Besides practical support at appointments and with Bo, Nicki’s also there with me when things just get on top of me. She’ll sit with me and just be there when I’m crying. She’s there to just give me a hug when I need one. The weeks before Cleo’s last operation were really tough – Nicki and I would just sit in the kitchen together and talk things through. As much as she could, she emotionally prepared me for whatever might happen. Each time your child has an operation you worry that she might die. You need someone to talk to, who knows that, so you don’t need to keep saying it.
Before each operation, it’s harder. Now that she’s older and has such a great personality, the thought of losing her is so much harder. This little person who brightens my day, I love her company – we are so inextricably intertwined. I am her protector and her crutch and I love her to bits.
Rainbow Trust makes life easier by us knowing that there’s someone there who can help you practically and emotionally when times get tough. Knowing that someone else is there who you can turn to.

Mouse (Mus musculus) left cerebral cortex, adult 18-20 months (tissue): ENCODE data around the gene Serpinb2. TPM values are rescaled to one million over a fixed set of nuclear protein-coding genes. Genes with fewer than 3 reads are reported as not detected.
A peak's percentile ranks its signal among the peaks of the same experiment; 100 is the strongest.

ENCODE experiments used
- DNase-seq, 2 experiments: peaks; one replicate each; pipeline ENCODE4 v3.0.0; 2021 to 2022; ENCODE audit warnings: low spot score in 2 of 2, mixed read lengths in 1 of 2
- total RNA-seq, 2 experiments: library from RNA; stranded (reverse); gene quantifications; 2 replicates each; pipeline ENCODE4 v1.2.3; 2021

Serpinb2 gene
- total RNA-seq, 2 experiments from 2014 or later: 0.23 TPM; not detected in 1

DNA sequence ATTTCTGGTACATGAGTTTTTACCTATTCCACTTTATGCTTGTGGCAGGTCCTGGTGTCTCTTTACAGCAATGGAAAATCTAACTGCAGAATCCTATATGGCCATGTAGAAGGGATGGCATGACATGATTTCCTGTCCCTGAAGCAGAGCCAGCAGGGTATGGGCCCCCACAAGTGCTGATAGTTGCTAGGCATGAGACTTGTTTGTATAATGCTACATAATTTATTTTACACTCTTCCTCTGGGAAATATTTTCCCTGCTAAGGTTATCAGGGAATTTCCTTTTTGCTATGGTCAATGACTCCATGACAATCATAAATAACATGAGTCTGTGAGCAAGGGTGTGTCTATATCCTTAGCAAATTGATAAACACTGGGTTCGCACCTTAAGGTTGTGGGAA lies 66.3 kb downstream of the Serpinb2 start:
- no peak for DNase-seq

Nicki and I get on so well, we’ve really clicked. We’ve known Nicki three years now, and the whole family love her. It’s good for me to know when Nicki picks Bo up from school, that Bo is looking forward to seeing her and doesn’t feel like she’s being left with someone she doesn’t like. She’s been a constant during most of Cleo’s life. We’ve built a really good relationship with her. Few people have been there with us every step of the way but Nicki has seen that 360 degree view of our life and she understands and I know that our conversations are confidential and that means so much to me.
Before Cleo’s third operation, we thought we were going to lose her so I wanted her christened and since then I have been attending church. I have found comfort and support in the community. It’s given me some peace and fulfilled a spiritual need within me.
Nicki makes me laugh when I need to and supports me when I need to cry. When you’re living with a very sick child you need someone like that in your life.
For Jo, accepting her lot in life is her way of coping. She knows that none of us have any control over our lives. When asked what she missed, she said, “There’s nothing I miss, I’d rather have Rex [her still born child] back for one day. Focusing on Cleo and making sure she has the best possible life is a massive job in itself. It’s changed me, it’s focusing on a simple life and what that means to us.”